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Climate change: Warming oceans may reduce sea life by 17%

Healthy oceans are required for planetary stability, scientists say [Gallo/Getty]

The world’s oceans will likely lose about one-sixth of their fish and other marine life by the end of the century if climate change continues on its current path, a new study says.

For every 1 degree Celsius that the world’s oceans warm, the total mass of sea animals is projected to drop by 5 percent, according to a comprehensive computer-based study by an international team of marine biologists. The findings do not include the effects of fishing.

If the world’s greenhouse gas emissions stay at the present rate, that means a 17 percent loss of biomass – the total weight of all the marine animal life – by the year 2100, according to Tuesday’s report in the Proceedings of the National Academy of Sciences.

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But if the world reduces carbon pollution, losses can be limited to only about 5 percent, the study said.

“We will see a large decrease in the biomass of the oceans,” if the world doesn’t slow climate change, said study co-author William Cheung, a marine ecologist at the University of British Columbia.

“There are already changes that have been observed.”

While warmer water is the biggest factor, climate change also produces oceans that are more acidic and have less oxygen, which also harms sea life, Cheung said.

Global food security

Oceans are major sources of food and livelihoods for people around the world.

“The potential ramifications of these predicted losses are huge, not just for ocean biodiversity but because people around the world rely on ocean resources,” said University of Victoria biology professor Julia Baum, who wasn’t part of the study but supported it’s findings.


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“Climate change has the potential to cause serious new conflicts over ocean resource use and global food security, particularly as human population continues to grow this century.”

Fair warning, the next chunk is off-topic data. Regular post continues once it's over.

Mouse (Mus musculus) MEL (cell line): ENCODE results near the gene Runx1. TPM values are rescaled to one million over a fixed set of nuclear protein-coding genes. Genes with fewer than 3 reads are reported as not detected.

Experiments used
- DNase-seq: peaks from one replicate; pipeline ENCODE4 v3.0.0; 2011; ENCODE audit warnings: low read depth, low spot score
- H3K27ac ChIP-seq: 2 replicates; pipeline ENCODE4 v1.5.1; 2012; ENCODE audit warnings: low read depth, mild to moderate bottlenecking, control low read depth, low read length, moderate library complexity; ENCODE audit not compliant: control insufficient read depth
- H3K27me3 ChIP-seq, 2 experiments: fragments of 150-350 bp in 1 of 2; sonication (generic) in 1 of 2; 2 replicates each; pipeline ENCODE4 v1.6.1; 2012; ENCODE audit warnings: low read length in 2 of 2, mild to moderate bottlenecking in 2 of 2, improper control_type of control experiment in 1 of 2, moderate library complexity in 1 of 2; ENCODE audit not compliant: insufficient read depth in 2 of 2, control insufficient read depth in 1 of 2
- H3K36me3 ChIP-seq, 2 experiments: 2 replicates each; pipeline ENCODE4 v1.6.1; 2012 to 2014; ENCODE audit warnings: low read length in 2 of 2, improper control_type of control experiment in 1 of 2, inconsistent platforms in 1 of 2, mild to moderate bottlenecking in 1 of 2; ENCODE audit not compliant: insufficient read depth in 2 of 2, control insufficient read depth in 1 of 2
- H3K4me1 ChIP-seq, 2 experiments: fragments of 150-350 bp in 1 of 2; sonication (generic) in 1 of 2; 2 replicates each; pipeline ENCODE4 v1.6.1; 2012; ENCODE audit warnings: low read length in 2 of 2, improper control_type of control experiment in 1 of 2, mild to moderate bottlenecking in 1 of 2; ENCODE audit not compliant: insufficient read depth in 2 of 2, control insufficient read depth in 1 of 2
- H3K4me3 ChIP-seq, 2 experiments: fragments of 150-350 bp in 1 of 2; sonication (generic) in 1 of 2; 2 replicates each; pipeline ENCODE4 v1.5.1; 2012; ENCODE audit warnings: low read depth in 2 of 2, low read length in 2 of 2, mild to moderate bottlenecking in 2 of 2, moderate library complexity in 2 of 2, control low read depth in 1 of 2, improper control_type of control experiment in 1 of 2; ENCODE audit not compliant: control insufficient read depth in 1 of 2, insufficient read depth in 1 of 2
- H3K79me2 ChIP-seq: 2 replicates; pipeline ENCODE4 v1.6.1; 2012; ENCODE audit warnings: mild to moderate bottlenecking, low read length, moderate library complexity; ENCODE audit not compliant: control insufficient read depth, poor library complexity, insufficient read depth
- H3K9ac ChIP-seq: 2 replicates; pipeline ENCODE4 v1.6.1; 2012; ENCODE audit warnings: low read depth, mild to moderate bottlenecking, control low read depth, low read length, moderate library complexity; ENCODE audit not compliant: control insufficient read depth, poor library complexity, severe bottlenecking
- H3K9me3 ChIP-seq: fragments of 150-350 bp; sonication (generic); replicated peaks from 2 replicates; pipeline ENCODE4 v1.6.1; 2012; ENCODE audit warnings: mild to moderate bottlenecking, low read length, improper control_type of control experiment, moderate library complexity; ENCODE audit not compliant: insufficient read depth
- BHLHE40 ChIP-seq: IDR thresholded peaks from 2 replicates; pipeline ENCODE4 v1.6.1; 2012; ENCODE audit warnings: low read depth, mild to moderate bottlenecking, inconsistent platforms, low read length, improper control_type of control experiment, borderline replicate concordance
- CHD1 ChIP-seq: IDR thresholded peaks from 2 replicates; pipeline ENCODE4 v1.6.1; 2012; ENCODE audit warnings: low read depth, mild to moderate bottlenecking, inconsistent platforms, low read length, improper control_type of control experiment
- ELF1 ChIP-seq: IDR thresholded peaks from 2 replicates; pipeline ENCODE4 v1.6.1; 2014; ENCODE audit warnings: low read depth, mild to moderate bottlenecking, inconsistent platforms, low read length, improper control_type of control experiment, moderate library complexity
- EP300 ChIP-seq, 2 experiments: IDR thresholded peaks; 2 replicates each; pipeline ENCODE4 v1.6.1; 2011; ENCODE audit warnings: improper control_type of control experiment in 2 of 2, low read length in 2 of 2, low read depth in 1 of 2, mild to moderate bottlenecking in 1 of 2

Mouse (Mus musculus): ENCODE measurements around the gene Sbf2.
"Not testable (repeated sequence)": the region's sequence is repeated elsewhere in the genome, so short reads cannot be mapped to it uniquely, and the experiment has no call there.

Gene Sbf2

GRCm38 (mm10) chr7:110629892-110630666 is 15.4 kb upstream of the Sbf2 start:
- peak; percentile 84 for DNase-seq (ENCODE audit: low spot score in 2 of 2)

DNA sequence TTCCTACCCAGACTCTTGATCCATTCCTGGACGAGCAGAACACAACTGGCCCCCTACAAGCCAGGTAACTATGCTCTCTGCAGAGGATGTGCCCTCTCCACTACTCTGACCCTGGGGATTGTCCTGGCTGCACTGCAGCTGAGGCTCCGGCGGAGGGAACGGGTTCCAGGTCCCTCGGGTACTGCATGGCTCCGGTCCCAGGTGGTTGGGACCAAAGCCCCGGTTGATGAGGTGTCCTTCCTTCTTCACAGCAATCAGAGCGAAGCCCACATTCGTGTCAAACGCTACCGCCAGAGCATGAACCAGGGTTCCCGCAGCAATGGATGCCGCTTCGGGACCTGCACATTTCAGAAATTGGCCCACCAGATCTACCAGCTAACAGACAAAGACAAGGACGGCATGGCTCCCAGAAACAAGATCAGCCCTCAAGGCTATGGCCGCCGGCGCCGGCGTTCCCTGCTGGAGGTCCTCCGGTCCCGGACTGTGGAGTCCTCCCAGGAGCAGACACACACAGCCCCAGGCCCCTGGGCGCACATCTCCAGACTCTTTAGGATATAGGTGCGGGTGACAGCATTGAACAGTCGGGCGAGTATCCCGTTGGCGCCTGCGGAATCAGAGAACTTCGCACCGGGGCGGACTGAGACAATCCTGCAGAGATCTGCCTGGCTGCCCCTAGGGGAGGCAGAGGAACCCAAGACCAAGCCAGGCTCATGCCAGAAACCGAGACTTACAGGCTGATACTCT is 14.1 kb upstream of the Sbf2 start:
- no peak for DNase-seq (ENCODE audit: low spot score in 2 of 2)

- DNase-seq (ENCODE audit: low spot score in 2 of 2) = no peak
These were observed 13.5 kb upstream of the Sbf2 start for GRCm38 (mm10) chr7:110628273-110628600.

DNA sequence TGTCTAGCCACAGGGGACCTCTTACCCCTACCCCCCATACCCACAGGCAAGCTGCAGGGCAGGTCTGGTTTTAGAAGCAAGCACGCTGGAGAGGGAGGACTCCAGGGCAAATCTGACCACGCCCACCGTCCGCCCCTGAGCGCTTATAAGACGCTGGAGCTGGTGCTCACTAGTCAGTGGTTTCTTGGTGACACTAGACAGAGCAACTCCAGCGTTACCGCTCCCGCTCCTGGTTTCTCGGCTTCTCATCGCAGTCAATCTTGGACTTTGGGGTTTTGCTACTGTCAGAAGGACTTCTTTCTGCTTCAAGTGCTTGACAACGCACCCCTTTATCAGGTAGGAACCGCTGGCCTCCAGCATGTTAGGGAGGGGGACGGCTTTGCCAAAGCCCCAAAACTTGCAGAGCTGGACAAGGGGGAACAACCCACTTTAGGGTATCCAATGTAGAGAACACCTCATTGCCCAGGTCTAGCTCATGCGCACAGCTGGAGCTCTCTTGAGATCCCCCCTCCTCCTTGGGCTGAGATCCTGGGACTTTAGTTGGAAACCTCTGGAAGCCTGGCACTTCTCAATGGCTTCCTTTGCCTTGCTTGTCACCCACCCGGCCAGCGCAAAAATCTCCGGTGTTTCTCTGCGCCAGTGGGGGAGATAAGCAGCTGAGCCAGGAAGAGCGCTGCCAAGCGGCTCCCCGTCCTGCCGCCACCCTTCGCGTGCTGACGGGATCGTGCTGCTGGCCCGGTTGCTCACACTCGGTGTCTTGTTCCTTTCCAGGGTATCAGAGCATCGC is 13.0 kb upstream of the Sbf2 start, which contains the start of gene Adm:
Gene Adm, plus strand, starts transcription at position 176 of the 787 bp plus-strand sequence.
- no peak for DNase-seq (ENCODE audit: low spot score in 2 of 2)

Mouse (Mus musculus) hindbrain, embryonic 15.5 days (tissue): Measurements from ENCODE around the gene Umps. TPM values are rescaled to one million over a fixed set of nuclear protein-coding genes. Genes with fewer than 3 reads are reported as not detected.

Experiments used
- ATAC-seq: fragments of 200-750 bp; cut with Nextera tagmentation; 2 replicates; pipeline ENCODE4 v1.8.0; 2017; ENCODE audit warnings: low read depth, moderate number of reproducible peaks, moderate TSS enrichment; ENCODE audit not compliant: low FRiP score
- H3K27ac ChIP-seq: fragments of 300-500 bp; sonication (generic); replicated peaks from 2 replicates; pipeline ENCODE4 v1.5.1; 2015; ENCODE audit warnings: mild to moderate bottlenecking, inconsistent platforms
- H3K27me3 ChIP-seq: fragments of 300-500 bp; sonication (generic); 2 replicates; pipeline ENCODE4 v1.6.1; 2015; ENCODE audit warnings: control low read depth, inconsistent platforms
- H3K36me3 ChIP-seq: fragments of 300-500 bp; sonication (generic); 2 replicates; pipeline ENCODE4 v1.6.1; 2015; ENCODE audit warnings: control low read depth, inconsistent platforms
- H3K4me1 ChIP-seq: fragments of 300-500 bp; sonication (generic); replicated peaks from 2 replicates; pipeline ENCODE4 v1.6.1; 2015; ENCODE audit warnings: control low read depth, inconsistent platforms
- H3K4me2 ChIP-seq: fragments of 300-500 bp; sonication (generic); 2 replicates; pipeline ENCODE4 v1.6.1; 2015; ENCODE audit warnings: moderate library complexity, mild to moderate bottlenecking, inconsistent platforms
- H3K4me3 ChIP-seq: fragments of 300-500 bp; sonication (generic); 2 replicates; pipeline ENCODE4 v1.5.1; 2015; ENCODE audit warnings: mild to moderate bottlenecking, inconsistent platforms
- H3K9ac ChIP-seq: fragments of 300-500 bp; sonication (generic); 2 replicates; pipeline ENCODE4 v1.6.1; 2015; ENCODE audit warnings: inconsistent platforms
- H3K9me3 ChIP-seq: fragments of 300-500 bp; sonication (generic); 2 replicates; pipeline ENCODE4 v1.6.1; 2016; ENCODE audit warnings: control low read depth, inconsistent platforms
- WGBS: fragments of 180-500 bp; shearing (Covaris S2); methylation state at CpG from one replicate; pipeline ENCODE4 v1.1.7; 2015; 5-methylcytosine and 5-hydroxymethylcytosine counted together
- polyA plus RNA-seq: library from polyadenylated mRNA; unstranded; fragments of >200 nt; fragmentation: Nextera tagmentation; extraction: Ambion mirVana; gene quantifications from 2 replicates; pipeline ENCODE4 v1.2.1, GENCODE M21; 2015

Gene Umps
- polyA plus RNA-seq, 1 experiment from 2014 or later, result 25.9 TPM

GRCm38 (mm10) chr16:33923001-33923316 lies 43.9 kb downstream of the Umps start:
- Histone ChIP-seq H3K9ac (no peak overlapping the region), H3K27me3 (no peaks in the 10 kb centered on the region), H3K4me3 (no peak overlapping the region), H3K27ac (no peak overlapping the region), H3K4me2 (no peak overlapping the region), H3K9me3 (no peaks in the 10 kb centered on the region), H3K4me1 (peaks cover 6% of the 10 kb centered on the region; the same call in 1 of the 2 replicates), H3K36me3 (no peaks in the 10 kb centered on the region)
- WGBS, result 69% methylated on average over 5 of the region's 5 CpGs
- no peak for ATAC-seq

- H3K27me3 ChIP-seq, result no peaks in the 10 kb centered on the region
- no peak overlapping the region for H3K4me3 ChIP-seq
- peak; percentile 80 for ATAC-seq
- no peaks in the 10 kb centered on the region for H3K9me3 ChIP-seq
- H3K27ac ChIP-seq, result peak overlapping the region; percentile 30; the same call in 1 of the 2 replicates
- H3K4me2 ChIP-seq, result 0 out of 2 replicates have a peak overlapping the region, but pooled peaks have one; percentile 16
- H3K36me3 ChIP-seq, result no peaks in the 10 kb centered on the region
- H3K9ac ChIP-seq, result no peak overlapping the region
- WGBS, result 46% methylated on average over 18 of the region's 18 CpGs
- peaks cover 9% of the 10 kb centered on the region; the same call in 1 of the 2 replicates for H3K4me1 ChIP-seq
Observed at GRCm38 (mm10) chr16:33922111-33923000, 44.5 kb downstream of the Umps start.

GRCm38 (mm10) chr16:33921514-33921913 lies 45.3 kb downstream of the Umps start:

The biggest animals in the oceans are going to be hit hardest, said study co-author Derek Tittensor, a marine ecologist at the United Nations World Conservation Monitoring Center in England.

“The good news here is that the main building blocks of marine life, plankton and bacteria, may decline less heavily. The bad news is that those marine animals that we use directly, and care about most deeply, are predicted to suffer the most as climate change is working its way up the food chain,” co-author Boris Worm, a marine biologist at Dalhousie University in Canada, said in an email.

Tropical areas, already warm, will also see the biggest losses, Cheung said.

Scientists already thought climate change will likely reduce future ocean life, but past computer simulations looked at only part of the picture or used only one model. This study uses six different state-of-the-art computer models that give the best big picture look yet, Cheung said.

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It is hard to separate past climate change impacts from those of fishing, but previous studies have shown places where observed fish loss can be attributed to human-caused climate change, Chung added.

Tittensor pointed to lobsters off Maine and North Atlantic right whales as examples of creatures already being hurt by global warming hitting the ocean.

University of Georgia marine biologist Samantha Joye, who wasn’t part of the research, praised the study as meticulous and said it is also “an urgent call for action”.

“Healthy oceans are required for planetary stability,” Joye said. “Aggressive global action to slow climate change is a moral imperative.”